If NASA's Curiosity Mars rover successfully lands on Sunday, it will use a neutron detector to scan for hydrogen below the Red Planet's surface.
The rover, part of the $2.5 billion Mars Science Laboratory mission, will aim to search for signs that Mars is, or ever was, habitable. Since one of the key requirements of habitability is thought to be the presence of liquid water, Curiosity will seek signs of water buried beneath the Martian surface.
To do this, the rover will shove neutrons underneath the planet's surface in hopes that the particles bump against hydrogen, one of the two types of atoms that make up water molecules. Neutrons are subatomic particles that have no electrical charge. When a neutron hits a hydrogen atom, the neutron will slow to a near-stop because the two particles are about the same size.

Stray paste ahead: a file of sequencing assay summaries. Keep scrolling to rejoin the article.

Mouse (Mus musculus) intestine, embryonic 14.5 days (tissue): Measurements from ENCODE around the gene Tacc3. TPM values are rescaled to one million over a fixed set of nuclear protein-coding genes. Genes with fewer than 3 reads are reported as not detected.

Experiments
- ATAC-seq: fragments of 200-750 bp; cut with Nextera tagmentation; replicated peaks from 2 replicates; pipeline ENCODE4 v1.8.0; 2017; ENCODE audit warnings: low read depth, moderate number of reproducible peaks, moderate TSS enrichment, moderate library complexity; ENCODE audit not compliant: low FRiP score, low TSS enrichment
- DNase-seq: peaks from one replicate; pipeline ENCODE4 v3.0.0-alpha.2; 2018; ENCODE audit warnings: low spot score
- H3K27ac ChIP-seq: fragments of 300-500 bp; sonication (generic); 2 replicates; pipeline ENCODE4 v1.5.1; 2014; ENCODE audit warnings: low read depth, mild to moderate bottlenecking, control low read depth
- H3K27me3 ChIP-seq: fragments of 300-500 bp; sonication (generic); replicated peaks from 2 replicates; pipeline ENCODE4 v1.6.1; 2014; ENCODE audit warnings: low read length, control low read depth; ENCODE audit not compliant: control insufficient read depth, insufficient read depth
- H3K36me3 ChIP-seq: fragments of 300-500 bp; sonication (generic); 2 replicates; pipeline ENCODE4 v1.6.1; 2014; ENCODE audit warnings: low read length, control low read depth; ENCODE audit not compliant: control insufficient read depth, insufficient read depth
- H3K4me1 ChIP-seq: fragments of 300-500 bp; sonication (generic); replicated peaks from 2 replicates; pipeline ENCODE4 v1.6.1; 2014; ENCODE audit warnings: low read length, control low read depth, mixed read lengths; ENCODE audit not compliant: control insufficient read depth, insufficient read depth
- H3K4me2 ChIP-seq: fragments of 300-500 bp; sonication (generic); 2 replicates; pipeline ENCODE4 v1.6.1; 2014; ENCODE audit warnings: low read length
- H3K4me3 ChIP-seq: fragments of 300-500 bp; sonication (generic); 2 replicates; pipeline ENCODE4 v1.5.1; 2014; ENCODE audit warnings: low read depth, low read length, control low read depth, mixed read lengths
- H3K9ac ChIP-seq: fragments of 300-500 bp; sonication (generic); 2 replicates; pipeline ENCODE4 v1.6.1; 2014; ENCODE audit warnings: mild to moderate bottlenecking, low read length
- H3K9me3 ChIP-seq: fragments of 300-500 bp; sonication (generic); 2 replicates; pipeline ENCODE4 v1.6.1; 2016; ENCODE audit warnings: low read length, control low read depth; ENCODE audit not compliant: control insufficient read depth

“The goal is in about 20 minutes of pulsing and returning and detecting the signal, [the rover] can build up a fairly good understanding of how much water there is below the surface,” said Ashwin Vasavada, MSL's deputy project scientist. [11 Amazing Things NASA's Huge Mars Rover Can Do]
Neutrons have already been used on Mars to find what are believed to be ice reservoirs. In 2002, a high-energy neutron detector aboard the orbiting Mars Odyssey spacecraft found robust evidence of hydrogen on the higher latitudes of the Red Planet, lurking just underneath the surface.